3 Ways To Know If Your Dividend Is Safe

How can you avoid being trapped by companies that are paying dividends they can't afford?

May 26, 2014 at 8:00AM

ForSource: Flickr / danxoneil.

Very few things in the stock market are certain. Share price, earnings, market sentiment, and breaking news stories are all variables that are constantly changing on a day-to-day or month-to-month basis.

However, there is one thing that can provide a consistent return: dividends! But before you stuff your portfolio with high-yielding stocks, there are several important things to consider about companies with large dividends.

Let's compare three regional banks with nice dividends and look for possible causes for concern: Valley National Bancorp (NYSE:VLY), First Niagra Financial Group, (NASDAQ:FNFG), and TrustCo Bank Corp NY (NASDAQ:TRST).


Source: Flickr / countylemonade.

Paying the bills
From a company's perspective, dividend payments are like bills the company pays to its shareholders. As long as the company is earning enough money, it has no problem paying its bills.

However, there is one major difference between a company's dividend payments and your car payment: if a company can't comfortably make its payment, it can simply cut its dividend!

So while dividend payments ideally would be something a shareholder can count on, dividends can only truly be relied on as long as the company is in a position to maintain them.

It's not always easy to predict a company's future when it comes to dividends, but there are some simple numbers that I always like to check when it comes to high-yielding stocks. First, I want to look at the current annual dividend yield of the company.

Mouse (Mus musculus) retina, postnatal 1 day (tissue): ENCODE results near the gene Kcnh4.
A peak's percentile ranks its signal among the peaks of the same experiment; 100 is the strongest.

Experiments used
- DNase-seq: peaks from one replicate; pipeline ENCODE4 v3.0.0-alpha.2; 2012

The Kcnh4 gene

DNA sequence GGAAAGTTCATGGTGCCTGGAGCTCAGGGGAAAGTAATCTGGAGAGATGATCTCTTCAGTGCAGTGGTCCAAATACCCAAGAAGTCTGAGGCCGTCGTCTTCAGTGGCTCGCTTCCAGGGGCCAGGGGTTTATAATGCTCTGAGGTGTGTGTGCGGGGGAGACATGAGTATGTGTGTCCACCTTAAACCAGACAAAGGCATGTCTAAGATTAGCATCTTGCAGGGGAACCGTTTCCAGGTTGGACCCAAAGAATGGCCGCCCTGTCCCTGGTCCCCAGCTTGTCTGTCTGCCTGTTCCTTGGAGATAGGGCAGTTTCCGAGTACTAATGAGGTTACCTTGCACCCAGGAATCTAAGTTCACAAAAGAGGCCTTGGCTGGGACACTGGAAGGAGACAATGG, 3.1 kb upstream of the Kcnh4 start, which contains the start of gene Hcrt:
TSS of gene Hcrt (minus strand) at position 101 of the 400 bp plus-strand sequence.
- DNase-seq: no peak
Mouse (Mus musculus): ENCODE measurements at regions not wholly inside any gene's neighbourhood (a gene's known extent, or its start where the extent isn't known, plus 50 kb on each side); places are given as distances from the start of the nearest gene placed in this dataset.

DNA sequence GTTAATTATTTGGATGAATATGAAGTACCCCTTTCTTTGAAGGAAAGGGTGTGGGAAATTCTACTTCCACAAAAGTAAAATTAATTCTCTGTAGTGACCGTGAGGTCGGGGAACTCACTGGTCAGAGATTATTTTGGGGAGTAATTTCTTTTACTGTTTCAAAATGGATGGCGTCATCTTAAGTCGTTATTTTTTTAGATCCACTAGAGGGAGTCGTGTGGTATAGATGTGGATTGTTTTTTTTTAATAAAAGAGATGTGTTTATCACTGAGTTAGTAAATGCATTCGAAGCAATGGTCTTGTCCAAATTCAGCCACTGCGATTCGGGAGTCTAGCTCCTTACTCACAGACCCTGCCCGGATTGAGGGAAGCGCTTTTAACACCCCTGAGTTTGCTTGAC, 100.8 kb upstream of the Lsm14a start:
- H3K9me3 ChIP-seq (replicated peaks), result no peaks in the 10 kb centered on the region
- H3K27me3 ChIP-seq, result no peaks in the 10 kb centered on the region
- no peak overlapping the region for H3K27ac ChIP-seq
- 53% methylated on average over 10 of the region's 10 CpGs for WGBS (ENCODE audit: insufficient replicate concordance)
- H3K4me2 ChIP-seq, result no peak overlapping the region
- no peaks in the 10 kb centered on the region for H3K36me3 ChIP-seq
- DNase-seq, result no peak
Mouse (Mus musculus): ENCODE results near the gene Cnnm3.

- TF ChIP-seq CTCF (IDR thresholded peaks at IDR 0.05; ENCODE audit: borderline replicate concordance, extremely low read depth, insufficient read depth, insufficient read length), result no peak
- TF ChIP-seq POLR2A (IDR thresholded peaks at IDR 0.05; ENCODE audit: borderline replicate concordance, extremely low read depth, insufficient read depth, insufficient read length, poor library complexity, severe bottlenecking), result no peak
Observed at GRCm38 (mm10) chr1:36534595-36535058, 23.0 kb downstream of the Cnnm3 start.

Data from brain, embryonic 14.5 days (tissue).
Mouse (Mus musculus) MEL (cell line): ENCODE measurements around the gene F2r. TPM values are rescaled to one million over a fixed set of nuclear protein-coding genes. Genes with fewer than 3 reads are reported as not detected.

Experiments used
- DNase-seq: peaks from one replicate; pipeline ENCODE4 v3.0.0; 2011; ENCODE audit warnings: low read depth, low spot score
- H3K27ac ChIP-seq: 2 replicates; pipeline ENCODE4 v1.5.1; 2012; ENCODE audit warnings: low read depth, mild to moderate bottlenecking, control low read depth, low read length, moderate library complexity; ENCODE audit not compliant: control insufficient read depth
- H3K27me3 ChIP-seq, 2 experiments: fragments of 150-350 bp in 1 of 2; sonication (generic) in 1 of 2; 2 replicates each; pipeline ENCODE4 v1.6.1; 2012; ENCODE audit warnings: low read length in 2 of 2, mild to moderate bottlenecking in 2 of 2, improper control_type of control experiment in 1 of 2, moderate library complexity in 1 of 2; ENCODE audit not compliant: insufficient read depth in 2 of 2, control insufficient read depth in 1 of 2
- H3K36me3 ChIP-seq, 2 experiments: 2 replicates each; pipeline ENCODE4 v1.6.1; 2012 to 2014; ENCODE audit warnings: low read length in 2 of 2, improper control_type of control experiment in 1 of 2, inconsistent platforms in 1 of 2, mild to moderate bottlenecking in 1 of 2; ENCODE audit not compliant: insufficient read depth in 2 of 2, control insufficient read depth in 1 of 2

With the average dividend yield of the S&P 500 currently sitting at just under 2%, these three companies' dividends are appealing to investors. But who cares about receiving a 4% dividend payment if the share price of the stock drops 20%?

So the next step in my dividend safety evaluation process is taking a quick look at how expensive the stock currently is based on the company's book value.


In this round of analysis, I'm looking for anything in the P/B ratios that would tell me that the stocks are overpriced.

Valley National's P/B of 1.2 is around the average for regional banks, and First Niagra's P/B of 0.6 is fairly low. TrustCo Bank's P/B of 1.7 is a little higher than I'd like to see, but it's still within the realm of reasonable numbers, so things are still looking good for these banks so far.  

The first red flag
Now that we've looked at P/B ratios, let's look at how much wiggle room these companies have when it comes to their dividend payments.

To get a snapshot of how quickly a company might be forced to cut its dividend during a downward turn in the economy, I look at a number called the payout ratio. The payout ratio is simply the dividend per share divided by the earnings per share. This number gives a quick indication of how much of a company's profits are going straight into the shareholder's pockets in the form of dividend payments. 


Ideally, I like to see payout ratios under 50%, so First Niagra and TructCo pass this test.